Most of you have already heard about this so-called “Craigslist Killer.” This labeling is the worst type of media laziness and it perpetuates the fear of information technology that our society still can’t seem to shake. Fear of new things is, itself, nothing new. But our ability to rapidly disseminate and amplify that fear certainly is. A couple of years ago – when this same kind of panic had reached new heights with Chris Hansen’s MySpace hysteria – I told Tom Zeller at the New York Times basically the same thing I’m going to say now. At around the same time, Andrew Kantor at USA Today smartly called out our fear of everything tech – cameras, Lite-Brites, and things with “batteries and wires.”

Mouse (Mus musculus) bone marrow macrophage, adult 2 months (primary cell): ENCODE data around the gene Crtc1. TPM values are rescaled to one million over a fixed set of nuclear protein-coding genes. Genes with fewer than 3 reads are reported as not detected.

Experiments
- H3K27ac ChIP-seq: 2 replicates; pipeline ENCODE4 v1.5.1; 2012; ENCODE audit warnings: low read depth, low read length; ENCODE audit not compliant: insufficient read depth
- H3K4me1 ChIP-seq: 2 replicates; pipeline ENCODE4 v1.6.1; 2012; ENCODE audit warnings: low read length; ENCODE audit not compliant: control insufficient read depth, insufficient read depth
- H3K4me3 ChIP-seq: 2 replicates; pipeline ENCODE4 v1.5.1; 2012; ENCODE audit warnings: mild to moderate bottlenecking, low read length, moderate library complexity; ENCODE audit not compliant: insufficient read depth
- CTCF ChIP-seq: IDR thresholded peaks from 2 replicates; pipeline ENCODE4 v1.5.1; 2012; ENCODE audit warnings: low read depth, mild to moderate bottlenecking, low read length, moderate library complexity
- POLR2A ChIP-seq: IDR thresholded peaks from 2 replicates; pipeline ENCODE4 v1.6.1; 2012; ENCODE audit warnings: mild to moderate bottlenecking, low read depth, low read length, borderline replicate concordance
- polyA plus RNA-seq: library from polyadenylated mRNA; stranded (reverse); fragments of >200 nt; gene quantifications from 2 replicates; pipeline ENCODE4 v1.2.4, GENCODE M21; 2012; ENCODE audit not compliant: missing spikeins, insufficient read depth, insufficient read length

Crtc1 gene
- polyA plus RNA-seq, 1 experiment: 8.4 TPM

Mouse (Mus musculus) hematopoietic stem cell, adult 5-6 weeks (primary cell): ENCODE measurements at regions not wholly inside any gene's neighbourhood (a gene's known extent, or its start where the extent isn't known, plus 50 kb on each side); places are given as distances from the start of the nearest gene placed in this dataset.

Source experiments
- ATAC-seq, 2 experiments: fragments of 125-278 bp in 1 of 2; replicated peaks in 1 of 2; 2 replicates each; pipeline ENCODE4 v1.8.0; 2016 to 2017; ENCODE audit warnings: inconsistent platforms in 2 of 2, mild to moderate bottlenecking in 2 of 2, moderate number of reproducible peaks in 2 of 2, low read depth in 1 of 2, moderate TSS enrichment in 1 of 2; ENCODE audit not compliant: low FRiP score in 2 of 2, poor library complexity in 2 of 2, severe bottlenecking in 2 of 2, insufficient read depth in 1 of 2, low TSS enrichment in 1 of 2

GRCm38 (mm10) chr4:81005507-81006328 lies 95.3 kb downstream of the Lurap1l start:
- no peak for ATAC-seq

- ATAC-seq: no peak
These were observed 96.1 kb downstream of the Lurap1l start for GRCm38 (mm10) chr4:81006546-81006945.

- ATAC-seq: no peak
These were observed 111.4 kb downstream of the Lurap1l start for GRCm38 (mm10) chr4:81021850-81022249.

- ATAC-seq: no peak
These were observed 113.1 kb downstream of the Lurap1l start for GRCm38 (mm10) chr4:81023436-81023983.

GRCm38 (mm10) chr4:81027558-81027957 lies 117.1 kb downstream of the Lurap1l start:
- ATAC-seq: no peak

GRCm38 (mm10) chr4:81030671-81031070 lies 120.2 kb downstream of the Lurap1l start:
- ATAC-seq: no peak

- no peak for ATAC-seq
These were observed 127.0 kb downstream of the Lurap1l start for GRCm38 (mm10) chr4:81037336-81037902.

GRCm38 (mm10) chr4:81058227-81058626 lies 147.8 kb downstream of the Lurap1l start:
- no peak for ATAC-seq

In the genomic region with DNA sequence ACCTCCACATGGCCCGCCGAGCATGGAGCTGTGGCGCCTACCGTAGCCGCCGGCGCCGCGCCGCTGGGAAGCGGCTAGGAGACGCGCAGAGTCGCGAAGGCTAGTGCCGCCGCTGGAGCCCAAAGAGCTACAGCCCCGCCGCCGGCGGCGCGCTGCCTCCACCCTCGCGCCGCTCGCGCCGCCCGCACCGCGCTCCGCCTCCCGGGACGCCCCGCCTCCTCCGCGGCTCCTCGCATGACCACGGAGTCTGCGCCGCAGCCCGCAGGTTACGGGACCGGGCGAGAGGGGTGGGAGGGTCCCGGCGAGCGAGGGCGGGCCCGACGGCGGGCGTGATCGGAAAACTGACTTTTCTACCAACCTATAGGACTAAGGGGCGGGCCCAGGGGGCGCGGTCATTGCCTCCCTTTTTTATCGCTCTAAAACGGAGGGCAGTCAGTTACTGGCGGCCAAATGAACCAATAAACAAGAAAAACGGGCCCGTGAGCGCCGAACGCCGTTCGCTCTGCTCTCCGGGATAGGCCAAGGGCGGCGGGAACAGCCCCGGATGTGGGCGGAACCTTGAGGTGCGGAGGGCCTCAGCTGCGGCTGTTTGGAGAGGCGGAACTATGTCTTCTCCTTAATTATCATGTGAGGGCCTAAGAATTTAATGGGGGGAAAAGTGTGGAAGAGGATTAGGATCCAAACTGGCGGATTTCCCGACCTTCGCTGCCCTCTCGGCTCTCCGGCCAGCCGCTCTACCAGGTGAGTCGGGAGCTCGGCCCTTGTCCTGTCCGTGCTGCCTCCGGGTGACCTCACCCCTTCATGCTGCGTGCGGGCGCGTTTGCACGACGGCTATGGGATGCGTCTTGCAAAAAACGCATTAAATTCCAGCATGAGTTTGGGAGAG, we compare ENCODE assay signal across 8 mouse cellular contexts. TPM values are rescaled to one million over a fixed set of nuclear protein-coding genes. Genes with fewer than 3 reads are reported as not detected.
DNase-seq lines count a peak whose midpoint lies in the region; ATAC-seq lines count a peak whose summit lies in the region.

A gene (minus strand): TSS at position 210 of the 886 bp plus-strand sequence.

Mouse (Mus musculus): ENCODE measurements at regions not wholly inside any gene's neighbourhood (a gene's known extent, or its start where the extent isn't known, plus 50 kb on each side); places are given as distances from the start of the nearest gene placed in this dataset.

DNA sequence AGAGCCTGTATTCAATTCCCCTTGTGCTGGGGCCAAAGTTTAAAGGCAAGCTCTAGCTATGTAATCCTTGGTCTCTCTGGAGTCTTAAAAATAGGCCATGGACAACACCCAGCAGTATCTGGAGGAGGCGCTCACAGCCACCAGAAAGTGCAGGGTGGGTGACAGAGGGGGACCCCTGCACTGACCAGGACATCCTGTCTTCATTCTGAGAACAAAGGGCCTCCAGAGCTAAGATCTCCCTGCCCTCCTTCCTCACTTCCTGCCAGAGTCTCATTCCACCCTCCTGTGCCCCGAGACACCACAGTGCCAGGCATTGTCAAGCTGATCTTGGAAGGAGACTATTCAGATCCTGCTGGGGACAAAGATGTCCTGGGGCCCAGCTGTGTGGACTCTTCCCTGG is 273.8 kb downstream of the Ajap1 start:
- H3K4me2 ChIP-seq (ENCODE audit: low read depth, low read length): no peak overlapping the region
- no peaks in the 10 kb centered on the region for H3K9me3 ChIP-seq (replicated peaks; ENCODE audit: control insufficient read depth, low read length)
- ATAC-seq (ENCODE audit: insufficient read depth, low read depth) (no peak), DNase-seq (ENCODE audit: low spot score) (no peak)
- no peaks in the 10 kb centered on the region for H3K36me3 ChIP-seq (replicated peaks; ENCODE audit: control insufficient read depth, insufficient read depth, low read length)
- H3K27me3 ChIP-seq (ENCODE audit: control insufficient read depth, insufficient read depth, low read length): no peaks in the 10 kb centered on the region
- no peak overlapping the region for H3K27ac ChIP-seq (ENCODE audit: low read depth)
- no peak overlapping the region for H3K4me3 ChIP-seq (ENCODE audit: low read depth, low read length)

So, I find myself (not) wondering:
If he drove a Toyota, would we be calling him “The Toyota Killer”?
If he wore Nike sneakers, would we be calling him “The Nike Killer?”
The shooting incident happened at the Marriott – why isn’t he “The Marriott Killer?”
And I’m sorry to belabor this, but I noticed the suspect appears to use a Blackberry cell phone – so why aren’t we calling him “The Blackberry Killer?”
Because we’re much more comfortable with cars, sneakers, hotels, and even cell phones (however fancy they may be.)
But online communities still scare us; we don’t get them. They’re still weird, new, foreign, or somehow sinister to most people. So we draw an association that does not exist. And in doing so, we irresponsibly do damage to a brand.
Categories : business, media, psychology, society